Skip to main content
Advancing Sustainability Advancing Sustainability Advancing Sustainability
Integrated Approach

Advancing Sustainability

iconWhat We are Doing

In conversation with Marisa Buchanan, Deputy Global Head of Sustainable Finance, JPMorgan Chase & Co., and Jane Gilbert, Chief Resilience Officer, City of Miami, on what it means to be a resilient city and how the private sector can support cities’ efforts.

Marisa Buchanan

MB

Marisa Buchanan

Jane Gilbert

JG

Jane Gilbert


MB

A growing number of cities and companies have Chief Sustainability Officers, but your title is Chief Resilience Officer. What is the difference between “resilience” and “sustainability”?

JG

They are both distinct and inextricably linked. Sustainability is about protecting resources and ecosystems now and for future generations. My position was funded through the 100 Resilient Cities program, which saw not just climate change increasing the shock and stresses on cities globally, but also two other major forces: urbanization and globalization. We’ve certainly seen all three factors hitting the City of Miami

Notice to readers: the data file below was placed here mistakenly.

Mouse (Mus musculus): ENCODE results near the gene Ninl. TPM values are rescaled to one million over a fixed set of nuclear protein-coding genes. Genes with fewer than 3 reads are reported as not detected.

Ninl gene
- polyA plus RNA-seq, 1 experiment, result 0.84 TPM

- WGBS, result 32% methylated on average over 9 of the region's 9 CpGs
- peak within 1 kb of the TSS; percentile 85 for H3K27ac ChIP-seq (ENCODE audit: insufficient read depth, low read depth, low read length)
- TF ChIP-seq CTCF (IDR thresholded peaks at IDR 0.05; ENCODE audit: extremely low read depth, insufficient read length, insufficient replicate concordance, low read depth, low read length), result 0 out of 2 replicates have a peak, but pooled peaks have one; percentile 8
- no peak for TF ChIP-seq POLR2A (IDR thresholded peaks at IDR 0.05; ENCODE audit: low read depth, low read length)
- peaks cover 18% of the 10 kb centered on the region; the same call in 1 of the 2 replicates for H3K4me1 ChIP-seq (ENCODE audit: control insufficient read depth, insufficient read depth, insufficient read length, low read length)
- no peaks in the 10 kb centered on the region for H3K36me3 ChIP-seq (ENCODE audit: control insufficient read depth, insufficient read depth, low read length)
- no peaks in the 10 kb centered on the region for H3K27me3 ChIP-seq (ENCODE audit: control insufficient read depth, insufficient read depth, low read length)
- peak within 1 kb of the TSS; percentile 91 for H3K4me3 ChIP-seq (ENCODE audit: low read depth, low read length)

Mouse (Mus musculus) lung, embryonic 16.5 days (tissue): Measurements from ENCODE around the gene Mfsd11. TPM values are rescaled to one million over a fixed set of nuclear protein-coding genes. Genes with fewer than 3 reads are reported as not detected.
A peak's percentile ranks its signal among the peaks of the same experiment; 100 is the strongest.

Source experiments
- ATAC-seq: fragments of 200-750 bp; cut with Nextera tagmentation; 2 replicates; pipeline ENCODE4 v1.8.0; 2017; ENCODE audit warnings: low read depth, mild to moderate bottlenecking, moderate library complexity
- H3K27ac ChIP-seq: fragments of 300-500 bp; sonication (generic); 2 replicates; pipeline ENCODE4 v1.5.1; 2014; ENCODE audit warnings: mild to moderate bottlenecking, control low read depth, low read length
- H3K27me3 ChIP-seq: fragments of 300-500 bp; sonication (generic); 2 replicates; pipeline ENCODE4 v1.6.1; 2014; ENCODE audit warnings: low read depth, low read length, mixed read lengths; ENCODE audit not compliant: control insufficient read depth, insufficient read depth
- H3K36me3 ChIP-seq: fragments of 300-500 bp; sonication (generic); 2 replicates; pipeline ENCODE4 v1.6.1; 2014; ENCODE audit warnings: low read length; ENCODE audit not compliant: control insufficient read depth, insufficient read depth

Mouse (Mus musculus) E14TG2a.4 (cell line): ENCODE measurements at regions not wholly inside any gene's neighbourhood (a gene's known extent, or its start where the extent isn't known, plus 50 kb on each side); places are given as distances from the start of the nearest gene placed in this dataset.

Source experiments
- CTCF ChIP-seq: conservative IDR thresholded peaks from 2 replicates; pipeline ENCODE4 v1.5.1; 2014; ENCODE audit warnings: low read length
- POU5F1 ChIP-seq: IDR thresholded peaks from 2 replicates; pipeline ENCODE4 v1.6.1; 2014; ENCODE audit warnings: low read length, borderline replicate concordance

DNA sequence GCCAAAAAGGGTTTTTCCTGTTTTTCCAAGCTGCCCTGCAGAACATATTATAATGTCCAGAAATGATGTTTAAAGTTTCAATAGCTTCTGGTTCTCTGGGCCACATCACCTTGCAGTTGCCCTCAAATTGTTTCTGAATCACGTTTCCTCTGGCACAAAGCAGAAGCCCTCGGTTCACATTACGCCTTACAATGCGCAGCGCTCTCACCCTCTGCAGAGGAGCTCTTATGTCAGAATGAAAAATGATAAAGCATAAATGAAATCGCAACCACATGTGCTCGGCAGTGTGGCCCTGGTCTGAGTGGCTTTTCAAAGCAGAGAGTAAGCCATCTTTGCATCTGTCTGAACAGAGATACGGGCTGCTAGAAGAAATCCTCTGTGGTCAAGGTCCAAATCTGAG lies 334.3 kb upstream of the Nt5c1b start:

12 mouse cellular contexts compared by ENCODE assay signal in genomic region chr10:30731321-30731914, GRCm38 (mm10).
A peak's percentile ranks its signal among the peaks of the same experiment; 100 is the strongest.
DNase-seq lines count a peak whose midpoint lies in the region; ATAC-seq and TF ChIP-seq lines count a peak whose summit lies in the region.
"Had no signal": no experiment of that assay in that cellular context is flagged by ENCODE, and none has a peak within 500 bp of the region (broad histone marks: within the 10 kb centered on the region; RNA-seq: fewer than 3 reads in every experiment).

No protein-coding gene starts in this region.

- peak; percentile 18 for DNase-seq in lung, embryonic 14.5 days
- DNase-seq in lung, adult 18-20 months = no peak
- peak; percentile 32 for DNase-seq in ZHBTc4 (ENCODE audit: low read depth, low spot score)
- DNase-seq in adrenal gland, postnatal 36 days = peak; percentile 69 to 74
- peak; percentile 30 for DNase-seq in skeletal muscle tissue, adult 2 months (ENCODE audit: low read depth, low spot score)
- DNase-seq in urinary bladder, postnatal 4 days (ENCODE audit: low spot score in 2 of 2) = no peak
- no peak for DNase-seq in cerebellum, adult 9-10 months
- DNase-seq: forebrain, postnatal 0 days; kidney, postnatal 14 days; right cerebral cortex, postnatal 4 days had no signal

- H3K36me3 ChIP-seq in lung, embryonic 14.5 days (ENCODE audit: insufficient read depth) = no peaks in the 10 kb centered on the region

MB

What does it mean to be a resilient city?

JG

Urban resilience is about the capacity of the individuals, communities, businesses and institutions within cities to not only adapt and bounce back from a shock but also to thrive no matter what kinds of stresses they experience. Our cities are going to continue to face increased challenges, so we need to learn how to work together across sectors — in partnership with our business community, financial institutions and nonprofit community — to build that resilience.

For example, climate change is an interdisciplinary challenge and it needs that kind of response. Our advisory committee charged with making policy recommendations about how to address rising sea levels includes a very diverse group of stakeholders — including a developer, architect, land use attorney, emergency manager, marine biologist, entrepreneur, county resilience officer and community activists.

MB

Hearing that reminds me of my role here at JPMorgan Chase: I often describe myself as a “dot connector.”

JG

Exactly! Sometimes I call myself the Chief Silo Buster.